The COVID-19 outbreak introduced significant changes in our everyday lives. Online platforms for video communication and commerce sales are booming, while the population is, by and large, changing its habits. Particularly hit are service delivery systems where both service providing institutions and their clients had to accommodate to the new modes of interaction. In this way, the pandemic has also raised important questions about the nature and quality of administrative services in these extraordinary circumstances. As our direct contacts with institutions have been minimized, the relevance of electronic services (e-services) as
primary means of interaction with public administration gains importance.

Full policy brief in English available here.

How and why is Greta Thunberg a challenge for world leaders?

Author: Hana Sarajlić

Greta Thunberg is a seventeen-year-old Swedish environmental activist, who started her activism in 2017, which has inspired the international movement to combat climate change. At the age of fifteen, instead of at school, she spent her days in front of the Swedish Parliament building, calling for stronger action by government structures on climate change, holding the “School Strike for Climate ” sign. Just a year later, she decided to pause schooling for one academic year to dedicate herself to encouraging world leaders to address the issue of climate change. She has become a leading voice, inviting millions to join climate protests around the world. By directly addressing what world leaders could do, but did not do about climate change, she has provoked reactions from many politicians and leaders, most of whom tend to be very critical. The severity of reactions to a 16-year-old activist with an autism spectrum disorder can be described by various psychological processes, including the tendency to attribute a person’s behavior to her dispositional characteristics such as age, but also the autism spectrum disorder that many have used as an argument against her propaganda.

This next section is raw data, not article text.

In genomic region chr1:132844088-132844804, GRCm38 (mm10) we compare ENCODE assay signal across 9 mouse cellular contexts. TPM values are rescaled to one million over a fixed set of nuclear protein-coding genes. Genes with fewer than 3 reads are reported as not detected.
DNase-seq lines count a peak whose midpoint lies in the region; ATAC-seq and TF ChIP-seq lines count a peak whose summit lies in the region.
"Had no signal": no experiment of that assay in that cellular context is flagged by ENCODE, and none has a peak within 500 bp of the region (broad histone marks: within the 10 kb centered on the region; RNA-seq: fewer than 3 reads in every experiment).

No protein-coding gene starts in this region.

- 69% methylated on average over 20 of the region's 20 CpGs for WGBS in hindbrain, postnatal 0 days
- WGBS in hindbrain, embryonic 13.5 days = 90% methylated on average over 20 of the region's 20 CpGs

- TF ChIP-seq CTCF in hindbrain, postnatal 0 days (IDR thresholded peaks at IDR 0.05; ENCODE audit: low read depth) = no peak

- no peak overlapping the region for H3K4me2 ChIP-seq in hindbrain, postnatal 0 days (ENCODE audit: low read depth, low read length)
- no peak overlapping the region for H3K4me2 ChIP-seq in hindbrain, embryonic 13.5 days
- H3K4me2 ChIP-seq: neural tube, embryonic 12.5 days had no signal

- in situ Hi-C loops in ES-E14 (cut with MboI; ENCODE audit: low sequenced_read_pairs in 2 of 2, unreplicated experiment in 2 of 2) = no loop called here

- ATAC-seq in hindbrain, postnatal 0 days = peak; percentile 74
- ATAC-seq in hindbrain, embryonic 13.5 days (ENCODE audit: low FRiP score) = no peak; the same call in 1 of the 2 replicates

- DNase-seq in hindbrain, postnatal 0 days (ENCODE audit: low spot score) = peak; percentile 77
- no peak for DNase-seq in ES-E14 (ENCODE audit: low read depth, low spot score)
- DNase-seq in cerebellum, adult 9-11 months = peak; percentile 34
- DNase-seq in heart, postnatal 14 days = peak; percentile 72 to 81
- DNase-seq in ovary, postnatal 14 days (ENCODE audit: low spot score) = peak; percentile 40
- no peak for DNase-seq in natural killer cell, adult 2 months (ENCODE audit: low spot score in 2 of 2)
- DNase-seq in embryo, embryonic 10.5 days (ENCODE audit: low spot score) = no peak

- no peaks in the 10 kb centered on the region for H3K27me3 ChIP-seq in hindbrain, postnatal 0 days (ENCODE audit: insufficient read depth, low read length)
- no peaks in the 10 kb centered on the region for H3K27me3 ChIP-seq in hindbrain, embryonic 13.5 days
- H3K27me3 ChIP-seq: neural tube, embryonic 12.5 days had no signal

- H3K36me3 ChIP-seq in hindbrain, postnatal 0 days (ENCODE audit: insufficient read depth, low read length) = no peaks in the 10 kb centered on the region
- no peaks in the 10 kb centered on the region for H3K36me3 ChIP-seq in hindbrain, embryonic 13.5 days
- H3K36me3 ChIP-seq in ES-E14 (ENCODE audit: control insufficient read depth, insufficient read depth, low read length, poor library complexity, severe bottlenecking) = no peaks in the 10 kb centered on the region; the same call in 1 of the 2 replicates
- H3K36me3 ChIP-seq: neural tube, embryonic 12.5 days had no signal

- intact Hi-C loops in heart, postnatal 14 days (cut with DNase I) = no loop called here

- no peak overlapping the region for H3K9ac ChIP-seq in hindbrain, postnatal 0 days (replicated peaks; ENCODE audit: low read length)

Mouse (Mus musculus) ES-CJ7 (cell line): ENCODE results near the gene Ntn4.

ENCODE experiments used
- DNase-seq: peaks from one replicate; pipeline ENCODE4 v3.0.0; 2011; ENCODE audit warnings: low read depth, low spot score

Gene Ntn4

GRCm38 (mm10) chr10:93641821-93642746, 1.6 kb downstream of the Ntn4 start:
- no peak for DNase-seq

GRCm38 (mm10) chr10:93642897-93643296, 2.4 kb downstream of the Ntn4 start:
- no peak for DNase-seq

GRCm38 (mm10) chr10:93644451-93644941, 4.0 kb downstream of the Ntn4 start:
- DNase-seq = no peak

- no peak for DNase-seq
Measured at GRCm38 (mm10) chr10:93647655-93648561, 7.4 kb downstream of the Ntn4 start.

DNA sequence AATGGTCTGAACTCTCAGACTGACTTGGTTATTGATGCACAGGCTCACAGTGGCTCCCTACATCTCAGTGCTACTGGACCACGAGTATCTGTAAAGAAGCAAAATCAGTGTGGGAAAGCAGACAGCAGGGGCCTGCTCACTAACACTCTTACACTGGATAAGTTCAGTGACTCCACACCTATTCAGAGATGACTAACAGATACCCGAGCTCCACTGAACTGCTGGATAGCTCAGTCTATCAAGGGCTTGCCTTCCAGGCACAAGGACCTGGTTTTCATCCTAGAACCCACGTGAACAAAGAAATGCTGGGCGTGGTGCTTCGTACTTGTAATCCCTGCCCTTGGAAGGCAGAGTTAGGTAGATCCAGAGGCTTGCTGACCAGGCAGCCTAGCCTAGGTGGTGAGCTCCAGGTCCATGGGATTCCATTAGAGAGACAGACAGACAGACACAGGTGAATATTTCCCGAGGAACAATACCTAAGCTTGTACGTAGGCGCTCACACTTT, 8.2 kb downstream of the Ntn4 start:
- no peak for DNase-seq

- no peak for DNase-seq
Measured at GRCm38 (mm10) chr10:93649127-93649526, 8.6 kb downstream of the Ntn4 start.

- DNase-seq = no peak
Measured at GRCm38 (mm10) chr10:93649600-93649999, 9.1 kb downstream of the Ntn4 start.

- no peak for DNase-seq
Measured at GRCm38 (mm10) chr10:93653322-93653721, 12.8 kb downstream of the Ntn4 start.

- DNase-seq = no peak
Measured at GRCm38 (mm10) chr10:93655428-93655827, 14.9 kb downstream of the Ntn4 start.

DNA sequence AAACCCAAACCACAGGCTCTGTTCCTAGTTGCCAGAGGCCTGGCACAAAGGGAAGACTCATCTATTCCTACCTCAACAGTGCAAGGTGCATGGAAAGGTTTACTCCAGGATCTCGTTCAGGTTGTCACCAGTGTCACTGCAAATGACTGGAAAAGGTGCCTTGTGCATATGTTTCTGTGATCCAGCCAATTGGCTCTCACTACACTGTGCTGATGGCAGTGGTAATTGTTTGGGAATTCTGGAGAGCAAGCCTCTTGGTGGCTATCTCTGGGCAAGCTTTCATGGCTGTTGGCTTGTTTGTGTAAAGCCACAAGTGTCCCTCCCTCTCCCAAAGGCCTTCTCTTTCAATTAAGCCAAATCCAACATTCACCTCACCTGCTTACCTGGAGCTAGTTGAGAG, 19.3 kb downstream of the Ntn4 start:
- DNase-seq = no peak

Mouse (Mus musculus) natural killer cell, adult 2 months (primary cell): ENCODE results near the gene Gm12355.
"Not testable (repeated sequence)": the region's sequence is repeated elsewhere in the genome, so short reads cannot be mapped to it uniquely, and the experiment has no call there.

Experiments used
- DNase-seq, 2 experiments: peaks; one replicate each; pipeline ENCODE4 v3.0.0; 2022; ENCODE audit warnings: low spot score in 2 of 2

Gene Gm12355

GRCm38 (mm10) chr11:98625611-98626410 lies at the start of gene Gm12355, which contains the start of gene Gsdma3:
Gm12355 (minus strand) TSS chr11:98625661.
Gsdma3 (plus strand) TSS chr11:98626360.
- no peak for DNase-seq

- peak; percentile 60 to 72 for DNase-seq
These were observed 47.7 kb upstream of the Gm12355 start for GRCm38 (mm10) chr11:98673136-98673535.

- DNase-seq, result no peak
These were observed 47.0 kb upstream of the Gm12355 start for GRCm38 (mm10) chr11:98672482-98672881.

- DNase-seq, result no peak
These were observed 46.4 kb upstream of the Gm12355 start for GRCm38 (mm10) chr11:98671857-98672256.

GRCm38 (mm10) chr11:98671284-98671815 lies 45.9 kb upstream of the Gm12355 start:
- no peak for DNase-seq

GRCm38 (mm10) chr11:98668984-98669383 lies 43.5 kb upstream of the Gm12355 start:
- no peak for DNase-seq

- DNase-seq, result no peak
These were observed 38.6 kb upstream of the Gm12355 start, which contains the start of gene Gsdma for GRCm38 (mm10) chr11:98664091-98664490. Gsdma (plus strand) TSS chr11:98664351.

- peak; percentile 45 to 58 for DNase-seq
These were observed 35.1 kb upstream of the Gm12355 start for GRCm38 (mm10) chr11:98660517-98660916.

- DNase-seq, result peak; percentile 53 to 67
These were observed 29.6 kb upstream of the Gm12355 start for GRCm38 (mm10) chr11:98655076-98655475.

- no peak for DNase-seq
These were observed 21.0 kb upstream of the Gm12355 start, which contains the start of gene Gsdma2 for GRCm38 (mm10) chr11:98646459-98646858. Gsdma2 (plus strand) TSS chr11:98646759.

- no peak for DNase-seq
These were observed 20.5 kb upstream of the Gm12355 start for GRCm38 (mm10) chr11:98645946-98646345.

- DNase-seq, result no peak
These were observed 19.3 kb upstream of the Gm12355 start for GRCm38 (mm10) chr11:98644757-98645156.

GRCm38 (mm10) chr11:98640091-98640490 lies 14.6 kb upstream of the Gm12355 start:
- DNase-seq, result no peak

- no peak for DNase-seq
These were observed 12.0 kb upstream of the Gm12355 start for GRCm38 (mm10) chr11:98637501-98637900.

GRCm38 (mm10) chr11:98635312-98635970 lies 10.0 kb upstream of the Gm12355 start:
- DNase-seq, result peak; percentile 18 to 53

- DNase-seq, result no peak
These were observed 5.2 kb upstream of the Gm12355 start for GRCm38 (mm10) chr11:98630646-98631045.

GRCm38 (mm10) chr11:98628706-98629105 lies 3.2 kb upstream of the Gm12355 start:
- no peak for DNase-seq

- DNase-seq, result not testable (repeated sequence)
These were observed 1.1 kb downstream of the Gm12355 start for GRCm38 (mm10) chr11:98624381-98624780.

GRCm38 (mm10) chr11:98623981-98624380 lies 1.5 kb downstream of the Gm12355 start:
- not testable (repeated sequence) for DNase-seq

Key words: Greta Thunberg, Activism, The environmental movement, Climate change, Climate crisis, World leaders, Populism

VPI BH RESEARCH INTERNSHIP paper, Foreign Policy Initiative BH, 2020.

Mentor: Lejla Ramić-Mesihović, PhD

English version: How and why is Greta Thunberg a challenge for world leaders?

B/H/S version: Available soon


The second public perception survey in the Western Balkans


• Most of citizens in the Western Balkans perceive that dealing with public administration has become easier in the past two years (57%). This view is more pronounced in Kosovo, Serbia and Albania (73%, 65% and 63% respectively), on the one hand, than in Bosnia and Herzegovina and North Macedonia (38% and 48%) on the other. Figures in Montenegro are around the average with 55%.

• With regards to the time needed to obtain administrative services, the figures are very similar to the ones in dealing with public administration. On average, 57% of respondents in the region agree that this time has decreased. Kosovo, Serbia and Albania are considerably above the average, Bosnia and Herzegovina and North Macedonia below it, whereas the figures in Montenegro do not statistically differ from the regional average.